Digital Transformation – a Definition and Thoughts on Principles


In my previous post, I suggested that the term “Digital Transformation” is not well understood, and all too often misused. In this post, I’ve attempted to put a little more structure around my earlier thinking, and offer a definition, including some initial thinking about the principles that we need to guide the digital transformation journey.

One of my motivations for doing this was a recent article by Archana Deskus, Intel SVP and CIO, in which she identified what she called the 3 hard truths of digital transformation.

Truth 1You must disrupt yourself … or someone else will.

Truth 2: Digital transformation isn’t about an IT strategy. It’s about leveraging continuously evolving technologies to change your entire business.

Truth 3: Transformation requires massive shifts in culture, operations, and people – with change and culture being the toughest aspects.

She concluded the article by saying: “The leaders who embrace digital transformation as a journey versus an end-state, and who keep an eye on reimagining the norm and embracing the complexities, will find it to be a game-changing path worth taking.

The material below is part of work I’ve been doing on a couple of initiatives and is still very much work in progress. However, I   found her words so reinforcing of what I have thought and been saying for quite some time that I wanted to test it out earlier than I had planned. While quite a bit of  the material has appeared in some shape or form in earlier posts, quite a bit is new, and I’ve attempted to net it out, and put more structure around it here.


Digital transformation is an ever-evolving digitally-driven and enabled journey of exploration and experimentation. It represents a cultural and mindset change which involves continually challenging all aspects of the status quo. It requires reimagining and fundamentally transforming government, business and society in a way that is inclusive of and creates value for all stakeholders.

Possible (areas for) Principles:

  1. Digital transformation is about much more than technology – it is fundamentally about culture and mindset and requires moving beyond a technology mindset to a business value mindset.
  2. The primary focus of digital transformation is on outcomes that create and sustain value for a broad range of stakeholders including organizations and people who are involved in or affected by the outcomes.
  3. Digital transformation’s reach goes beyond business and financial measures – it impacts, and its performance and value will be measured against the 3 dimensions of the Triple Bottom Line[1]: social, environmental, and economic.
  4. Realizing the potential value of digital transformation will require ongoing and fundamental changes to the nature and purpose of organizations, including, but not limited to their governance, business models, processes, people skills, and organization structure.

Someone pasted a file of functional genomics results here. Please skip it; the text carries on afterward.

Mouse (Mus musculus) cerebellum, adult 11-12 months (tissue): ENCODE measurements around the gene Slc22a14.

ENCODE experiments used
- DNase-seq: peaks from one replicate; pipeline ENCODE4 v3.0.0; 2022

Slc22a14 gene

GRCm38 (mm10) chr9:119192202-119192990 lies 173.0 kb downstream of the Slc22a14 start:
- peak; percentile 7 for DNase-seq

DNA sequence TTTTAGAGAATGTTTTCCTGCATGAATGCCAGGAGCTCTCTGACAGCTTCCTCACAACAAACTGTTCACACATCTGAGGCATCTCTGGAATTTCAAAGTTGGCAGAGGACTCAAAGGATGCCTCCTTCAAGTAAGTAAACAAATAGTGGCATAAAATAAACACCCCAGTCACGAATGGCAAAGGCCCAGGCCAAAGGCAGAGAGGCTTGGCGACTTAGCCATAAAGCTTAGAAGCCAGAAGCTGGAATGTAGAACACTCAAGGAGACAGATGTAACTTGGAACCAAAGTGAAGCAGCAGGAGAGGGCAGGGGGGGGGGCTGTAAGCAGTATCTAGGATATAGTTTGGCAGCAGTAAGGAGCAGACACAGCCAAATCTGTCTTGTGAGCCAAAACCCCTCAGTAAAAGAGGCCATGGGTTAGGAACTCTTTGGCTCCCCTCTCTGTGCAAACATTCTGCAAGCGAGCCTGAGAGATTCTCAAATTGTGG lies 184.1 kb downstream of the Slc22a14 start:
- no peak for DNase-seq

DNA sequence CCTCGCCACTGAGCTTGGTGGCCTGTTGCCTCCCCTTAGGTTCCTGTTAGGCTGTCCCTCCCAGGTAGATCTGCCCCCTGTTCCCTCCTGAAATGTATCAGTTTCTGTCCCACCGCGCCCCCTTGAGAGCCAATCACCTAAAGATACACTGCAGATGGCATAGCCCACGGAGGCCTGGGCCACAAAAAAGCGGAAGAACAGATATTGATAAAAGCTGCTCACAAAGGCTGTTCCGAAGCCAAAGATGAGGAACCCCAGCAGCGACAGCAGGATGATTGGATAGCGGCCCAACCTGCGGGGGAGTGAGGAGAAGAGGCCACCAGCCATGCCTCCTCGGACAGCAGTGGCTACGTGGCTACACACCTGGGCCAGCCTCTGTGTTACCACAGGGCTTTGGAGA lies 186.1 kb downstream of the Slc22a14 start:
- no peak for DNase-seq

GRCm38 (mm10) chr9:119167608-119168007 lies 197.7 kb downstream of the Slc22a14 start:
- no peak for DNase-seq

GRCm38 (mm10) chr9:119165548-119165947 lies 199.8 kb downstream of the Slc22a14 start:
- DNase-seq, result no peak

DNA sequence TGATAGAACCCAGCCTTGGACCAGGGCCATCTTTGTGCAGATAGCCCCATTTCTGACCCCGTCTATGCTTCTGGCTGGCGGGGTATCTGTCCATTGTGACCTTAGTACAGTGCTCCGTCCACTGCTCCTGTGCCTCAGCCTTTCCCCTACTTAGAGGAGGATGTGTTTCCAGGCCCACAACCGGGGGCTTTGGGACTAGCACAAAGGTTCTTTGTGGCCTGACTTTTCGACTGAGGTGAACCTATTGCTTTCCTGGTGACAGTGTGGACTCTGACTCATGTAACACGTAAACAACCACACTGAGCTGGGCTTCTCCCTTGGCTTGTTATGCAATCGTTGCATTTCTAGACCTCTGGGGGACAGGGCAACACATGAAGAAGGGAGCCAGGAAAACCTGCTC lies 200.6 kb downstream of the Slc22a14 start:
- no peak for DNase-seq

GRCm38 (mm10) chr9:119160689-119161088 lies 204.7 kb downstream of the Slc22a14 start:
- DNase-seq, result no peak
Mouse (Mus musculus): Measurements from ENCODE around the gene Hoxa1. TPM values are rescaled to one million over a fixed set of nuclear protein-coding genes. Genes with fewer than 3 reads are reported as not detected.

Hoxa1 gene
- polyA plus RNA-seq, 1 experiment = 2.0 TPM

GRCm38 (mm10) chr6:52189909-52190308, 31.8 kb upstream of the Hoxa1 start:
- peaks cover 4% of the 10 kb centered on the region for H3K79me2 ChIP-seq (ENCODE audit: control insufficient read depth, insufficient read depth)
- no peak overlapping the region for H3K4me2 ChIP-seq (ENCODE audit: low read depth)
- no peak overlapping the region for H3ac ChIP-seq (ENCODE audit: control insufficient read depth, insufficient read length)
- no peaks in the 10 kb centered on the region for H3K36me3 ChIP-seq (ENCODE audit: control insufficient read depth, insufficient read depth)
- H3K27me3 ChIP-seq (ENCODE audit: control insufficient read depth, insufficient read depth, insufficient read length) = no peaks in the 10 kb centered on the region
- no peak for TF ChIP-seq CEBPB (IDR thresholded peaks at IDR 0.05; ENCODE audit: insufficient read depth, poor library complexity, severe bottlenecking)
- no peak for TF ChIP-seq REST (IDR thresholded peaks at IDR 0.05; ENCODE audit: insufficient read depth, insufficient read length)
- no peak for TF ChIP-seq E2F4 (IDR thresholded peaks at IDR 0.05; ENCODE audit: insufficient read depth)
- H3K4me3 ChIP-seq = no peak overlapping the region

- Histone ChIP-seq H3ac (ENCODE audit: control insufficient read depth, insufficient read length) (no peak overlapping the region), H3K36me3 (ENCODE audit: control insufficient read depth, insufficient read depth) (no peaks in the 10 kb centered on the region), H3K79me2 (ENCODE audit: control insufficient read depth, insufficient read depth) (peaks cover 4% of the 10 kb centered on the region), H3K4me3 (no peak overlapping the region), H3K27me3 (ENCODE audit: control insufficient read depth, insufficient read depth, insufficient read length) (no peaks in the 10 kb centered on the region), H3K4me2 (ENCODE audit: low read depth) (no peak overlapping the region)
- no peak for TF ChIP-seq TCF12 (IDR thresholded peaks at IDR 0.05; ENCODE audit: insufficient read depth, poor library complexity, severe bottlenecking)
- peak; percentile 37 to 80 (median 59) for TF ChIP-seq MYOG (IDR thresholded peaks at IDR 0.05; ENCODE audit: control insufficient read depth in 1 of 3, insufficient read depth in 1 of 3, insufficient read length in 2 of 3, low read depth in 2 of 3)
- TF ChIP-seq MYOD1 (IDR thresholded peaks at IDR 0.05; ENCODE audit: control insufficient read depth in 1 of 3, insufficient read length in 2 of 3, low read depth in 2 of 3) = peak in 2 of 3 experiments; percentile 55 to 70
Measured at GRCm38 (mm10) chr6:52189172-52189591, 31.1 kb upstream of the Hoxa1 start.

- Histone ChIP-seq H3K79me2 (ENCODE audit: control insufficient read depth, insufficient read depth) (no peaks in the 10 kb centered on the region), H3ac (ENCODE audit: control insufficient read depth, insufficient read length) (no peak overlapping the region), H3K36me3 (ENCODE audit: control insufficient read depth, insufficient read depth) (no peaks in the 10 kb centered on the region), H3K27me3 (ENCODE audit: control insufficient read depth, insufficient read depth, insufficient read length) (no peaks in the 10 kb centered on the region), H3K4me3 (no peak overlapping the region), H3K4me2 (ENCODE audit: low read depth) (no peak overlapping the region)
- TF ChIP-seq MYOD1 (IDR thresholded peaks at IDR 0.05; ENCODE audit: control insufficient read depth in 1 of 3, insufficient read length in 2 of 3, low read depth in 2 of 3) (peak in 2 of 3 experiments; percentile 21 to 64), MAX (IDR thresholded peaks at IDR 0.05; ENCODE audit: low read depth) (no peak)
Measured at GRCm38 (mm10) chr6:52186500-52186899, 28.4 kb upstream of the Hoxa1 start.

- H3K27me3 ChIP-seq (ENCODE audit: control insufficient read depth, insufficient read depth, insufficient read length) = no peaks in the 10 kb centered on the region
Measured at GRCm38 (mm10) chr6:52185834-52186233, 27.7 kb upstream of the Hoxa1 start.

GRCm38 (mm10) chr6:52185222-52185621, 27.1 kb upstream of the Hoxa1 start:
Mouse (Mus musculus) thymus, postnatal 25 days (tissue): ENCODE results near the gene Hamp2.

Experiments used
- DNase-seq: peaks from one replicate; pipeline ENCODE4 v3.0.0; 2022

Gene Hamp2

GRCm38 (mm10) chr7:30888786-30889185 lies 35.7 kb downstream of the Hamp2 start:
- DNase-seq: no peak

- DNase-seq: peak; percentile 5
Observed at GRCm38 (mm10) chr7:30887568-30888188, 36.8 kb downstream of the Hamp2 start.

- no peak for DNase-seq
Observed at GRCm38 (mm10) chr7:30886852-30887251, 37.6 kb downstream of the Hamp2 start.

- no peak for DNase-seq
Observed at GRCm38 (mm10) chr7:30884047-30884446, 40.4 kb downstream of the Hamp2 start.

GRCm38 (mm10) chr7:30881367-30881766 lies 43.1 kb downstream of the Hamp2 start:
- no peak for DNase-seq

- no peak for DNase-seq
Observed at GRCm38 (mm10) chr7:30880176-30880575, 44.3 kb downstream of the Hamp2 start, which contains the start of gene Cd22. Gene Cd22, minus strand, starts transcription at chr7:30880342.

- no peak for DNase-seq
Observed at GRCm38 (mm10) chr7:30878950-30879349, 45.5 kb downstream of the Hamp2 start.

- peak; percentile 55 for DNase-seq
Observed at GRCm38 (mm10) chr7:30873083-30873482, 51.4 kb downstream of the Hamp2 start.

5. Digital Transformation requires an obsession with simplicity and reducing complexity – transcending traditional roles and hierarchies, dismantling bureaucracy, and getting things done collaboratively, and flexibly through teamwork and responsible autonomy.
  6. Digital transformation requires recognizing that leadership is a behaviour that must be nurtured, empowered and rewarded throughout an organization, with leadership at the top creating an innovation-minded culture that fosters creative thinking, agility and speed based on a solid foundation of trust and empowerment.
  7. Digital transformation requires a more data-driven, flexible, and adaptable decision-making process, embracing openness and transparency, and focused much more on evidence and much less on traditional hierarchy and ego.
  8. Digital transformation requires the capability to rapidly adapt and up-scale or pivot as circumstances change.
  9. Unlearning is critical for digital transformation – it’s not what you know, but what you’re willing to unlearn, that will hold the key to successful digital transformation.
  10. Digital technology is itself neutral. When used ethically, it can contribute to positive outcomes for stakeholders. However, when used unethically, either accidentally or deliberately, its use can cause great harm. Organizations and society must be constantly aware of, and pro-actively guard against such misuse.

As I said at the beginning, this is still very much a work in process – as is digital transformation itself. As such, I would certainly very much welcome feedback or comments on the material.